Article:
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TV was a streaming success in 2013

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Story highlights

This year was all about on-demand programming

Netflix scored big with original programming

Twitter released its first "TV ratings"

CNN —  

This year in TV was all about having what you wanted when you wanted it.

Some TV viewers binged on hours upon hours of shows, while others were simply more selective with what they viewed. Whether it was content saved on a DVR or streaming services like Netflix and Amazon, viewers spent plenty of time growing fat on the lamb that was this year in TV. With so much technology, viewers almost didn’t need to actually sit in front of a TV in order to enjoy TV in 2013.

“Television is becoming ever less about the box in the corner of the room, and ever more about the content it gives you access to,” according to 33 Digital & Hotwire’s Digital Trends Report 2013.

Such indulgence meant 2013 was also the year that Netflix became a source for major networks to contend with.

Don’t believe that? Check the awards shows.

Netflix has garnered six Golden Globe nominations, placing them ahead of broadcast television networks CBS, NBC (which each had five nominations) and ABC (which had four). Netflix’s “House of Cards” starring Kevin Spacey and Robin Wright snagged the most with four nominations, while their other hit series “Orange is the New Black” and the revived “Arrested Development” each received one nomination. Netflix also made history in September by winning three Emmys.

Not bad for a company that only a few years ago was competing with the now defunct Blockbuster in getting DVDs into the hands of customers.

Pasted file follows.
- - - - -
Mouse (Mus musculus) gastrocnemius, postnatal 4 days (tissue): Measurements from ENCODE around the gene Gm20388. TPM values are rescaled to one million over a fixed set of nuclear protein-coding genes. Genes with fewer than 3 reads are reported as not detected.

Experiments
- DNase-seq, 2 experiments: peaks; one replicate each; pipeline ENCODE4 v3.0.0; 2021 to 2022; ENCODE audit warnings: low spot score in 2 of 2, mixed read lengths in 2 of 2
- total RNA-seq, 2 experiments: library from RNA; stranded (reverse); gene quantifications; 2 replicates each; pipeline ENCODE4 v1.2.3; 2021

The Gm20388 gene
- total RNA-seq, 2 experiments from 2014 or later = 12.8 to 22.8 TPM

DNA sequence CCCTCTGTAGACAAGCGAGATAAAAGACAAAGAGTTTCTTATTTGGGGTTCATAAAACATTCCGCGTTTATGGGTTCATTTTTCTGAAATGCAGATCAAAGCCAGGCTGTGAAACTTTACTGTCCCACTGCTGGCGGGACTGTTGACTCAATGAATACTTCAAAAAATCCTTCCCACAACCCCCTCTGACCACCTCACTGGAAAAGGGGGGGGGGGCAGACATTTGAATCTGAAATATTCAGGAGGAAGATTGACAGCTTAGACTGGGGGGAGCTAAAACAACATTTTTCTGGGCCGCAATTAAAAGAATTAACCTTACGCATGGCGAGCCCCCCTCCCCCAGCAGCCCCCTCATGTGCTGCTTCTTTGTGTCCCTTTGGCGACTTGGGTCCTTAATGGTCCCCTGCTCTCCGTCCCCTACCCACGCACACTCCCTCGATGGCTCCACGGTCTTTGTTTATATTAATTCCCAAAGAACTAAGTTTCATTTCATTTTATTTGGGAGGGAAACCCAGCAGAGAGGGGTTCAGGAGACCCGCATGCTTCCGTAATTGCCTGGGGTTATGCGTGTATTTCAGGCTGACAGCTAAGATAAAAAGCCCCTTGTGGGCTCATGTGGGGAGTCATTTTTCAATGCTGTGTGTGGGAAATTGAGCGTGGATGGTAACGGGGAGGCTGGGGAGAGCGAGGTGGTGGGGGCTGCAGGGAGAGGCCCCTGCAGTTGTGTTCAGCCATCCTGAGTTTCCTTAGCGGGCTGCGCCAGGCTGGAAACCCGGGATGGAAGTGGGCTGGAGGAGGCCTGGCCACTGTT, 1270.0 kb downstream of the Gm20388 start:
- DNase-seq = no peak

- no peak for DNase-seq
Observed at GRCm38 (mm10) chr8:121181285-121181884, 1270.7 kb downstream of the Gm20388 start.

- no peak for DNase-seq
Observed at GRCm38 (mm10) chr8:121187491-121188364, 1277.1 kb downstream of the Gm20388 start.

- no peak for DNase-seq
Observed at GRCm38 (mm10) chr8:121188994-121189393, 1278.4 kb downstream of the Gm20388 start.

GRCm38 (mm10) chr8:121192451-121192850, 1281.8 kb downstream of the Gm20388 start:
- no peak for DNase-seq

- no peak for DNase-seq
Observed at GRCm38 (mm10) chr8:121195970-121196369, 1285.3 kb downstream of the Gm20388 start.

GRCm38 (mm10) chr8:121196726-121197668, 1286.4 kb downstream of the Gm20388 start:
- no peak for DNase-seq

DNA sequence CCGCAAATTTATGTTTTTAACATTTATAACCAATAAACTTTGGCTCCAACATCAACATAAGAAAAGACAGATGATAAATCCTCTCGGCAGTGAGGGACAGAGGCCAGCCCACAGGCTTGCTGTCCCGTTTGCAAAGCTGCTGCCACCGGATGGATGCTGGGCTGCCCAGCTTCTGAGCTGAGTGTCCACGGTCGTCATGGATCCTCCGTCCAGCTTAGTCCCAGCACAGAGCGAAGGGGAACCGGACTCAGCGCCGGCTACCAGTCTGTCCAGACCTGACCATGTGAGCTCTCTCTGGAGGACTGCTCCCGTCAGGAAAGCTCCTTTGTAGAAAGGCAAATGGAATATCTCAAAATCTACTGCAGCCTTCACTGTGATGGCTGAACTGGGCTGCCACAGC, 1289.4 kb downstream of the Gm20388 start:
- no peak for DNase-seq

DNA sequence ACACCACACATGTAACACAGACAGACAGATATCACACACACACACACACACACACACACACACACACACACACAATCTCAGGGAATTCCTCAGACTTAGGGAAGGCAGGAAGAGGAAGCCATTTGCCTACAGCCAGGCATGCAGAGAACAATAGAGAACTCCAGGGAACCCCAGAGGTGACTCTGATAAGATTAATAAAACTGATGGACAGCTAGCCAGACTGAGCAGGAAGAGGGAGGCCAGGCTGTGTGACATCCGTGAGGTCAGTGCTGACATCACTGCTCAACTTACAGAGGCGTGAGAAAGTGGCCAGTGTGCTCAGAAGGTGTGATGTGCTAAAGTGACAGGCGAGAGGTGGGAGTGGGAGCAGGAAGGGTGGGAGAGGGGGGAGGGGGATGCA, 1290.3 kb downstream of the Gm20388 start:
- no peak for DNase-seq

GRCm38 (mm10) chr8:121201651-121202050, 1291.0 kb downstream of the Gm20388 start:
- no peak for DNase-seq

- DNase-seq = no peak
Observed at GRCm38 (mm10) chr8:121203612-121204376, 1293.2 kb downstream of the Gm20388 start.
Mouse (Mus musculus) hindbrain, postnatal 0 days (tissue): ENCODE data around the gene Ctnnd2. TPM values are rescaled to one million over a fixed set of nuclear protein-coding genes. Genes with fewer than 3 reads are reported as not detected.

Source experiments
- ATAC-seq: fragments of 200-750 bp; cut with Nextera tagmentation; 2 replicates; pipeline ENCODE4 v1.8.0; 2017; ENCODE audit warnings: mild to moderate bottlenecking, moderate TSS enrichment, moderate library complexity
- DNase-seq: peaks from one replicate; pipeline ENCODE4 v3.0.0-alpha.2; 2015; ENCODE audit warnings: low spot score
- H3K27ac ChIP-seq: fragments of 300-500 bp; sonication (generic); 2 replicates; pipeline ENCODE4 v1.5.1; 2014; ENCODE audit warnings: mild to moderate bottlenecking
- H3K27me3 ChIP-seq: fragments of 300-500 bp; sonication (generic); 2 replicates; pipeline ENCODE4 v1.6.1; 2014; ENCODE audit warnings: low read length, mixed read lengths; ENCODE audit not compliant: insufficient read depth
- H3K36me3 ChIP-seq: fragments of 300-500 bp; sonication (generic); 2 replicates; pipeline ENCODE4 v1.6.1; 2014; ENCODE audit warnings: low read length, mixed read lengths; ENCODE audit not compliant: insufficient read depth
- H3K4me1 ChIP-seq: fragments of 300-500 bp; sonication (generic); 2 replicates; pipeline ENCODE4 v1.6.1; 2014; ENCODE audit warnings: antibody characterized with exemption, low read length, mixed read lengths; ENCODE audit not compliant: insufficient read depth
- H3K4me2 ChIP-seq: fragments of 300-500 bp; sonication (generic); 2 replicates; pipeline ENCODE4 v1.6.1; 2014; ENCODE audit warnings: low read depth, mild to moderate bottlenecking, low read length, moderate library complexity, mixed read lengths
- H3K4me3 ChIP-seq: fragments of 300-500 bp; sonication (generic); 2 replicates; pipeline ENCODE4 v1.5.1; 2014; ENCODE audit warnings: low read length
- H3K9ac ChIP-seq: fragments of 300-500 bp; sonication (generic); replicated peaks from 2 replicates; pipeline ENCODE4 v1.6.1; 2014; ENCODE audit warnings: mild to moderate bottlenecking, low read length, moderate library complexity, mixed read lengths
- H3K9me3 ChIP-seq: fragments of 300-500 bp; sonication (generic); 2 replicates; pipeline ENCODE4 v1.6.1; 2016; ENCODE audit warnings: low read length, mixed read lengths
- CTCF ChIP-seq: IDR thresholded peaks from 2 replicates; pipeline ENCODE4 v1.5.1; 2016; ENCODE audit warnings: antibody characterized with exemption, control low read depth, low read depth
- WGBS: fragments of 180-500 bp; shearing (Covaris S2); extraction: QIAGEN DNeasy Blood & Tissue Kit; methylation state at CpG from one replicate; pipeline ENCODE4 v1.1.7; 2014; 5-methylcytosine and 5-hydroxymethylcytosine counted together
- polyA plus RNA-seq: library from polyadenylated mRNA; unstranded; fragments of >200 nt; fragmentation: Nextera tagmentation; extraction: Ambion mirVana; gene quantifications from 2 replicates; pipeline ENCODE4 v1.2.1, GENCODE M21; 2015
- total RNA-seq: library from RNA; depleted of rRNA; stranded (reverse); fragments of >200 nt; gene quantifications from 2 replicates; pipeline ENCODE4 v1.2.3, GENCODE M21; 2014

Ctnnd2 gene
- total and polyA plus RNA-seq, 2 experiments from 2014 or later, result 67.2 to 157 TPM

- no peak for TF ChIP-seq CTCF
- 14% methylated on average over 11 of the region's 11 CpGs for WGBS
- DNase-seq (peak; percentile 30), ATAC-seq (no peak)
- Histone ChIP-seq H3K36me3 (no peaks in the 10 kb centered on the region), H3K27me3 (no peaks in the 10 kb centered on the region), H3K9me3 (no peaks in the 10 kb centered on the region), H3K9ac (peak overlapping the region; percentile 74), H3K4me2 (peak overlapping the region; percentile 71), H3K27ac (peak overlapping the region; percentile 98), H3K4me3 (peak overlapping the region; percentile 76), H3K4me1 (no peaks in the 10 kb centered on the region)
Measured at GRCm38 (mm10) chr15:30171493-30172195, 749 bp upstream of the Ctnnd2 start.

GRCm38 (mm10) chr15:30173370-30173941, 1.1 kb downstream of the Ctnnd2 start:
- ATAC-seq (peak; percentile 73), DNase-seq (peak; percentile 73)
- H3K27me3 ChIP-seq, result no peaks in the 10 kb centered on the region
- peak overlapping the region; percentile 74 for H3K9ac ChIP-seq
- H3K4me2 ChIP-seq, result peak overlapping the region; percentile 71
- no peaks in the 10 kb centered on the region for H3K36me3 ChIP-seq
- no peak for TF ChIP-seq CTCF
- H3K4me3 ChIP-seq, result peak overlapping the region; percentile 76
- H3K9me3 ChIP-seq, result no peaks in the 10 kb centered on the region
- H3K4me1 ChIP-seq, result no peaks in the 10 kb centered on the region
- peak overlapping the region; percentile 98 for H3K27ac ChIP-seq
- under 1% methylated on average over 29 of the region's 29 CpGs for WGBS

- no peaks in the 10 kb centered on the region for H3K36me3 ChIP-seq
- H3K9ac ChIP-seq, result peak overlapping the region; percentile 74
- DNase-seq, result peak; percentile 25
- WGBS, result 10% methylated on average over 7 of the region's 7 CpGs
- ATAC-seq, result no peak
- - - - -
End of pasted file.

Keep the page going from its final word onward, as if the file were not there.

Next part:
While streaming and DVRing shows is not new, the take off of the original content really came into its own in 2013. Charlotte Koh, head of content development for Hulu Originals, said she sees it as a natural progression as consumers become more comfortable “living online.”

“What’s been great for all the online, on-demand distributors of content is that people really start to think about a place where we have first-window content that hasn’t been anywhere else,” Koh said. “I think it’s a great virtuous circle that makes people more curious about ‘Hey, I can discover things that I like here in this world that isn’t necessarily available for me through traditional networks.’”

Hulu’s most successful first-run series, “Misfits,” returned this fall for its fifth and final season, and the company announced its first co-production with Lionsgate, “Deadbeat,” a supernatural comedy starring Cat Deeley and Tyler Labine, as well as second seasons of the animated series “The Awesomes” from “Saturday Night Live” star Seth Myers and the western procedural comedy “Quick Draw.”

Koh, whose company partners with network TV to stream their series, said on-demand companies like hers help “raise consumer awareness about shows that may need a little more time to gain a big audience.”

“Then that audience goes and finds that show on the network because they want to watch it live when an episode comes on,” she said. “Or they use us occasionally when they want to play catch up.”

Amazon is also throwing its hat into the original content ring. In May the company announced that it would be creating five shows based on response from 14 pilots it posted online. “Annebots,” “Alpha House,” “Betas,” “Creative Galaxy” and “Tumbleleaf” have all gotten the green light. With so much available content, viewers now no longer have to patiently wait for a new TV series to gain traction. They can instead catch up on a show that is already po